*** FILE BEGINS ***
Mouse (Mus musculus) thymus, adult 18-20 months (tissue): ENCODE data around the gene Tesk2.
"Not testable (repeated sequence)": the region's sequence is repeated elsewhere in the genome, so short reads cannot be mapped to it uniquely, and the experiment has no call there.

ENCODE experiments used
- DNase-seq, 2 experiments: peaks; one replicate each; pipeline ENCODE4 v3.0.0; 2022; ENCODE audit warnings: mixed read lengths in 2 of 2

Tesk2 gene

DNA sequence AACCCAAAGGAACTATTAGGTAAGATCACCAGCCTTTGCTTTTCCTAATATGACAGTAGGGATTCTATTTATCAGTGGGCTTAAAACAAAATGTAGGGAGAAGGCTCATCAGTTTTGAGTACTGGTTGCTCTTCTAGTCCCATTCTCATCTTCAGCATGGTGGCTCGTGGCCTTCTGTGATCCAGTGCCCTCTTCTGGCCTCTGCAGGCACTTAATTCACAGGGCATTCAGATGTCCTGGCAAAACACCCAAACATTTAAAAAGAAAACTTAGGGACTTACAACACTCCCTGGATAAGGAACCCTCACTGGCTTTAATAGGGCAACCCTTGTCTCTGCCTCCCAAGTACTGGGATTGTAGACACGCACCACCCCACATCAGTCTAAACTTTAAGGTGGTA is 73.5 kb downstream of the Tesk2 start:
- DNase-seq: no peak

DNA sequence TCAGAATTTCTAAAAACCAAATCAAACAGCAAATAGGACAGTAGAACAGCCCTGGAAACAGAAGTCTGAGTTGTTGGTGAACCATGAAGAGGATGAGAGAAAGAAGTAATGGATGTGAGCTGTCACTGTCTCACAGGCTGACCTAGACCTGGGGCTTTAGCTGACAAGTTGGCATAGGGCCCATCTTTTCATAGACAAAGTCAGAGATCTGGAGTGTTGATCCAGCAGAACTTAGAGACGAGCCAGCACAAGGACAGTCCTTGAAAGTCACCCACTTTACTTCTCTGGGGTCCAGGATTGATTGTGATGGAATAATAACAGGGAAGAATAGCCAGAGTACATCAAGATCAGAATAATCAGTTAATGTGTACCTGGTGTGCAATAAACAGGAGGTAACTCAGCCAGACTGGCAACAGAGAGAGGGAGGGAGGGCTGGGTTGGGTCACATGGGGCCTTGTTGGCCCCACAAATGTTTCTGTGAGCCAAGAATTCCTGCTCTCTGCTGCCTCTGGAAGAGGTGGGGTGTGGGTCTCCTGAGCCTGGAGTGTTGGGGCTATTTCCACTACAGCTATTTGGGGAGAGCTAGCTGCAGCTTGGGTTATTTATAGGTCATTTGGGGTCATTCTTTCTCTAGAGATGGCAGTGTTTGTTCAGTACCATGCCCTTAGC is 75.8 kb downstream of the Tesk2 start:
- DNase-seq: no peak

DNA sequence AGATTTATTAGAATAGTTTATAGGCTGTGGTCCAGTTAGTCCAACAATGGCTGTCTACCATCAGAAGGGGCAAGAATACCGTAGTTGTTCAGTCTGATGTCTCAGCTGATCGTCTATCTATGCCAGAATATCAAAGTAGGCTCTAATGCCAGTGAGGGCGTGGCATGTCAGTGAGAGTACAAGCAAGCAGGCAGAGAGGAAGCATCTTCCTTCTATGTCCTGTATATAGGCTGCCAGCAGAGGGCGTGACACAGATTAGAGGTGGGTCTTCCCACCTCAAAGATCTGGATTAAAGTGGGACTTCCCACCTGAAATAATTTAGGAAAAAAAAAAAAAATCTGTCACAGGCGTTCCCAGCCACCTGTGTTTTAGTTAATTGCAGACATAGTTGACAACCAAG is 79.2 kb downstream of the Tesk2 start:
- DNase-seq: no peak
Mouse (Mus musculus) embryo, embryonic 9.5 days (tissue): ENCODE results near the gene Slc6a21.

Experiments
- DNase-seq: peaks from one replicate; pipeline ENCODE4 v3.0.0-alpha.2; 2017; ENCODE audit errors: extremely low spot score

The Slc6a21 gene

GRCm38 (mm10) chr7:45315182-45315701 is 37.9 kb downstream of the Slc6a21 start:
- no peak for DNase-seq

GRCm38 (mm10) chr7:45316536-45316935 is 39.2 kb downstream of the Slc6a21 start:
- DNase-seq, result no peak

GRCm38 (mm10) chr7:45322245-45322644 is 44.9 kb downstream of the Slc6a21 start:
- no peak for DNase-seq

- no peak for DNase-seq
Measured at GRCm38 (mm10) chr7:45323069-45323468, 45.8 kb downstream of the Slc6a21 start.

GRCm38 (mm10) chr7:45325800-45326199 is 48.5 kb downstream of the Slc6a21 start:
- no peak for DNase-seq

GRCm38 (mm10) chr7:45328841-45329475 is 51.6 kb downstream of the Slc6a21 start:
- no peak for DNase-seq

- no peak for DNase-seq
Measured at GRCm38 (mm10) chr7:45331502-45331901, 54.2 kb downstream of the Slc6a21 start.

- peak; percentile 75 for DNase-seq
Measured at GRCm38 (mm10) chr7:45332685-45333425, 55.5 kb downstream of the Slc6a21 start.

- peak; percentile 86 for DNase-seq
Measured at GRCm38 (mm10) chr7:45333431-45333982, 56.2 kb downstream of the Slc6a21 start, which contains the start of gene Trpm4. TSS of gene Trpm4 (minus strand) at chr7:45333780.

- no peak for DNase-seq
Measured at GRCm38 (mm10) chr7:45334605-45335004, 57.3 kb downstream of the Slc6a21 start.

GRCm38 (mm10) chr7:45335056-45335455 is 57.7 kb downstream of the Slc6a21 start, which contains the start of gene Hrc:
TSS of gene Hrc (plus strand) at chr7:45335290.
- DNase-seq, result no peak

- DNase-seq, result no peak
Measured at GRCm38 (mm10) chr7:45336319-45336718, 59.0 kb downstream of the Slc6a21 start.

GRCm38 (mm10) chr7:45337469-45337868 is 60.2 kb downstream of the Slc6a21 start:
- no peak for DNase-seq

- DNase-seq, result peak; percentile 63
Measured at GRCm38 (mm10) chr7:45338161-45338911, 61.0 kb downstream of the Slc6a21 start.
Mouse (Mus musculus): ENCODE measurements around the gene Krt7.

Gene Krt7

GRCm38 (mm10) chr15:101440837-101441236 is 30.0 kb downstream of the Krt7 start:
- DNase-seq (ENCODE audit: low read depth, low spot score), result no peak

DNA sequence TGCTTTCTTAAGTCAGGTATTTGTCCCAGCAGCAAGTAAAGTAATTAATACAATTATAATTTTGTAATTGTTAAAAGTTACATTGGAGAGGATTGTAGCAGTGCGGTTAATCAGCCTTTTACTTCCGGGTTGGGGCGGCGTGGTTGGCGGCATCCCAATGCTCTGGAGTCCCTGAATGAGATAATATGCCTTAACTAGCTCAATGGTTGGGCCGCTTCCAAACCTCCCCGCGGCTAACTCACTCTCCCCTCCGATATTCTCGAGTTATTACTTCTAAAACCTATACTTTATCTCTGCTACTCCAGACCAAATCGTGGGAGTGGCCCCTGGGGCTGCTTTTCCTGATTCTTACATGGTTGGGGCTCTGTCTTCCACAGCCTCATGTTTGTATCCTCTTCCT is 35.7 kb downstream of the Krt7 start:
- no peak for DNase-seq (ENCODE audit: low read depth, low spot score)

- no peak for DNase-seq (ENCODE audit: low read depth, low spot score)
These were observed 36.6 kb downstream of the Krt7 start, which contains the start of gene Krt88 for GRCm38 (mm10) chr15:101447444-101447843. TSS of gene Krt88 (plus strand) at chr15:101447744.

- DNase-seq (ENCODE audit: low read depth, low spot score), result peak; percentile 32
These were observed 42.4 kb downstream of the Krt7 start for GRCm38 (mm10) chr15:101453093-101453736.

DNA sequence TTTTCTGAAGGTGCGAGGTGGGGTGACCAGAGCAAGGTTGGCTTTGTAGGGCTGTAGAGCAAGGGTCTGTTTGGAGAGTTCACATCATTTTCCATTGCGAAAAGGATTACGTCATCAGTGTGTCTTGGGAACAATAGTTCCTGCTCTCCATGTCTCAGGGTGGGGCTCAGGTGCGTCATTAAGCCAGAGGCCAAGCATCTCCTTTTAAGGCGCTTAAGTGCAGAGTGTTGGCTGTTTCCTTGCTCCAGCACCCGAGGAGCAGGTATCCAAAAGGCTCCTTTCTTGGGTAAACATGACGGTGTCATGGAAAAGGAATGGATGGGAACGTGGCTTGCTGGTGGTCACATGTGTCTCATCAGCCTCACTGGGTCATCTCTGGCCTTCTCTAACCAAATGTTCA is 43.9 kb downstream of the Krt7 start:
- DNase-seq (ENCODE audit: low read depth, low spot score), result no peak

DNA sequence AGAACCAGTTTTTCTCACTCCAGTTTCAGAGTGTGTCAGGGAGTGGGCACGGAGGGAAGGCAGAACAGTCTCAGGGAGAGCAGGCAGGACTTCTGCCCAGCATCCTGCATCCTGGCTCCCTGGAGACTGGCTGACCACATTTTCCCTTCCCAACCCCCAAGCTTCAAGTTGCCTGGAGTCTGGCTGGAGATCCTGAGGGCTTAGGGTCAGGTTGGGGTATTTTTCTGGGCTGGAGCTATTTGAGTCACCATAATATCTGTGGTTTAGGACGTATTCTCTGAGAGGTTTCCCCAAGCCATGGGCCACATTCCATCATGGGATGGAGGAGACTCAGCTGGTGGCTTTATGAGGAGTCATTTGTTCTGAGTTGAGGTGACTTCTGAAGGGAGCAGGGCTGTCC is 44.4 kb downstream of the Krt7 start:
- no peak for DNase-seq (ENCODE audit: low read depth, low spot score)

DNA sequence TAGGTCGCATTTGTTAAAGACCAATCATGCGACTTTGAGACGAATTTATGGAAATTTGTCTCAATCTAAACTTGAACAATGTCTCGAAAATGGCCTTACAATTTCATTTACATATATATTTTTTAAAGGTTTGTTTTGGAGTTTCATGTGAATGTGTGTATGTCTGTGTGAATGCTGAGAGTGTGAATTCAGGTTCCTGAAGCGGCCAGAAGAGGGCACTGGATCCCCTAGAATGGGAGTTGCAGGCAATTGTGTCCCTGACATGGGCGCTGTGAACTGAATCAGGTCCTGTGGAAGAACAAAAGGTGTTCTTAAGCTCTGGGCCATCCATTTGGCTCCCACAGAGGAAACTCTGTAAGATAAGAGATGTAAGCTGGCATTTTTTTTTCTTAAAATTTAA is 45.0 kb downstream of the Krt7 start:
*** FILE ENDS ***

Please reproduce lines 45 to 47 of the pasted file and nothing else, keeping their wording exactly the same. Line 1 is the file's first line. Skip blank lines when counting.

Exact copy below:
Mouse (Mus musculus): ENCODE measurements around the gene Krt7.

Gene Krt7

GRCm38 (mm10) chr15:101440837-101441236 is 30.0 kb downstream of the Krt7 start: